Like fireflies, glowworms also produce light from their abdomen. Glowworms emit light to attract prey, as well as to warn predators that they are toxic and would not make a tasty meal.
3. Clusterwink snail
The clusterwink snail is only one of the very few sea snails to have bioluminescence. The creature has the scientific name of Hinea brasiliana because it was initially thought to inhabit the coast of Brazil. Unfortunately, it does not live there. Instead, it is native to New Zealand and southeastern Australia.
When disturbed, the clusterwink snail flickers its shell with a bluish-green light, which becomes more intense when it encounters an impact with a fast-moving object. The light may function as a defense mechanism to dazzle and confuse predators, while the soft parts of the snail’s body remain protected by its shell. As the light stuns its predator, it even attracts the larger predators of the snail’s predator.
The jellyfish is another well-known bioluminescent creature. Many of the jellyfish species emit blue or green light from their transparent bodies, displaying one of the most dazzling and beautiful scenes in the underwater. Like many other bioluminescent animals, the jellyfish uses its light for defensive purposes. The light emission is activated upon contact, which serves to stun predators. The light also makes the predators more vulnerable and may attract other creatures to prey on the jellyfish’s predators.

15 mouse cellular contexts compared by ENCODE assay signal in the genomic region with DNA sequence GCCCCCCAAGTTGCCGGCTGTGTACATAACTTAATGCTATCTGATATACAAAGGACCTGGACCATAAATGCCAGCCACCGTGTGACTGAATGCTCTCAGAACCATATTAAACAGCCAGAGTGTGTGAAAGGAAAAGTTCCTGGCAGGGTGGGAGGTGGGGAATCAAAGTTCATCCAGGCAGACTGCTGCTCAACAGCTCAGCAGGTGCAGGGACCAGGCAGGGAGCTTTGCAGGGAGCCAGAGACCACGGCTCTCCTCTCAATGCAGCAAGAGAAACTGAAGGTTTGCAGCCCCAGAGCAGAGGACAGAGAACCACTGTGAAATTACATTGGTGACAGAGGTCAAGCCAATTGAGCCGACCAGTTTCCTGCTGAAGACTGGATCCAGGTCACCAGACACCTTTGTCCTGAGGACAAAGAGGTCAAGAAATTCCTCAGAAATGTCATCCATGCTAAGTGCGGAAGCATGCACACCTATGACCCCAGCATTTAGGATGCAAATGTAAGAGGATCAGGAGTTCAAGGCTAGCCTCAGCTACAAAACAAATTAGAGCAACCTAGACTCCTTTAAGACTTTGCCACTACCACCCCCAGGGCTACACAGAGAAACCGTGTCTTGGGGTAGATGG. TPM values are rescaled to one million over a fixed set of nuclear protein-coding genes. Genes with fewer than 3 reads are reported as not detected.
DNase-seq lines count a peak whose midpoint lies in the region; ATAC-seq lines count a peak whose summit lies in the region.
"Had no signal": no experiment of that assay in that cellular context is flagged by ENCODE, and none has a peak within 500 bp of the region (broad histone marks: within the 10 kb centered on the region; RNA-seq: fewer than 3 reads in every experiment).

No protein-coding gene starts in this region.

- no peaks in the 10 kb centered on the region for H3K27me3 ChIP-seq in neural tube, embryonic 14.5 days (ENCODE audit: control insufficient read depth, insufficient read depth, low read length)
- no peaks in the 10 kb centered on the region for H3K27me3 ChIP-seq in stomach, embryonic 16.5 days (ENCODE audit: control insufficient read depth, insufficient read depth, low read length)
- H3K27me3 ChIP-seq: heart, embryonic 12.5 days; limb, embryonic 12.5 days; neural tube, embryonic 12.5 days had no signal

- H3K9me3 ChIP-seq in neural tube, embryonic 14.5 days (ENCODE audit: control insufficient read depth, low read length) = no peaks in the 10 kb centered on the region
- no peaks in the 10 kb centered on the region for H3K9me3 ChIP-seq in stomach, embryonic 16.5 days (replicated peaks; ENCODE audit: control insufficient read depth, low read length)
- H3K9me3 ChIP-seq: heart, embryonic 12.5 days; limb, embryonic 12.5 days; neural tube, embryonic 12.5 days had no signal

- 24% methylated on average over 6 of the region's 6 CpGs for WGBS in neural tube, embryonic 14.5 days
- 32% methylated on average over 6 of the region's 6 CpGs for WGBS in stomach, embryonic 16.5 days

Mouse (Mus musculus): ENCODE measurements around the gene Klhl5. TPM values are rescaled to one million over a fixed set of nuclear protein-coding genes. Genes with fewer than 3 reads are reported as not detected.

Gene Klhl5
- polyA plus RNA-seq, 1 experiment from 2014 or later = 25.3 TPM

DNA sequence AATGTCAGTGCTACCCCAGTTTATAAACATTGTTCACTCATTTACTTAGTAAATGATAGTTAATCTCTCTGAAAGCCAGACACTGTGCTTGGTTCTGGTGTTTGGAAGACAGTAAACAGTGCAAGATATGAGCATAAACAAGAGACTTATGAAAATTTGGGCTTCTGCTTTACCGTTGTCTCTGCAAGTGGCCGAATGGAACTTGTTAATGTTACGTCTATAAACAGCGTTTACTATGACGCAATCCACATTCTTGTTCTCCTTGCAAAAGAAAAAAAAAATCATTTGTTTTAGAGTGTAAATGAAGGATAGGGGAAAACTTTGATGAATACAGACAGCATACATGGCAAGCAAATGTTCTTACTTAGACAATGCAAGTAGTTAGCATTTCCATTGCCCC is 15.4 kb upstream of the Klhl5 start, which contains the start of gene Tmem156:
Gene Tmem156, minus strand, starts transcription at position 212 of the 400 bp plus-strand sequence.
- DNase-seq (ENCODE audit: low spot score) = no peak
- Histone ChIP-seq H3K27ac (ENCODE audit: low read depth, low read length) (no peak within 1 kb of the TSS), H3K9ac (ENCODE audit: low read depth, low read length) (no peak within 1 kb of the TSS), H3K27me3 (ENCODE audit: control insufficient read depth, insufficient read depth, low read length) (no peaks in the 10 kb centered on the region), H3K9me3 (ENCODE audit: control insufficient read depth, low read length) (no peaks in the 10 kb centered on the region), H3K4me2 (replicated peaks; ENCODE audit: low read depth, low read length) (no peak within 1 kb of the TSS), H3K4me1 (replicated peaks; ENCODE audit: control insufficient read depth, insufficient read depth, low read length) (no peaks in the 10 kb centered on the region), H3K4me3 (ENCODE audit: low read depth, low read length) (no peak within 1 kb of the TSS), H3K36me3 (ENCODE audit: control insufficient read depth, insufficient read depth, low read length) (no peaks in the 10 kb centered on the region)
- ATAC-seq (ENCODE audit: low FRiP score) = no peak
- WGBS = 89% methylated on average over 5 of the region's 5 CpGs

5. Sea sapphire
The Sapphirina or sea sapphire belongs to the group of small crustaceans called copepods. This tiny and translucent parasitic creature is found in the marine environment all over the world. While other bioluminescent creatures glow, the sea sapphire otherwise sparkles. This is partly due to its iridescent, crystal plates inside the animal’s epidermal cells which can capture light and reflect it back. The light may come in different colors such as blue, yellow, orange, and gold.
Males only emit light in the presence of females as a way to attract them. They light up, and within the blink of an eye, they disappear.
6. Firefly squid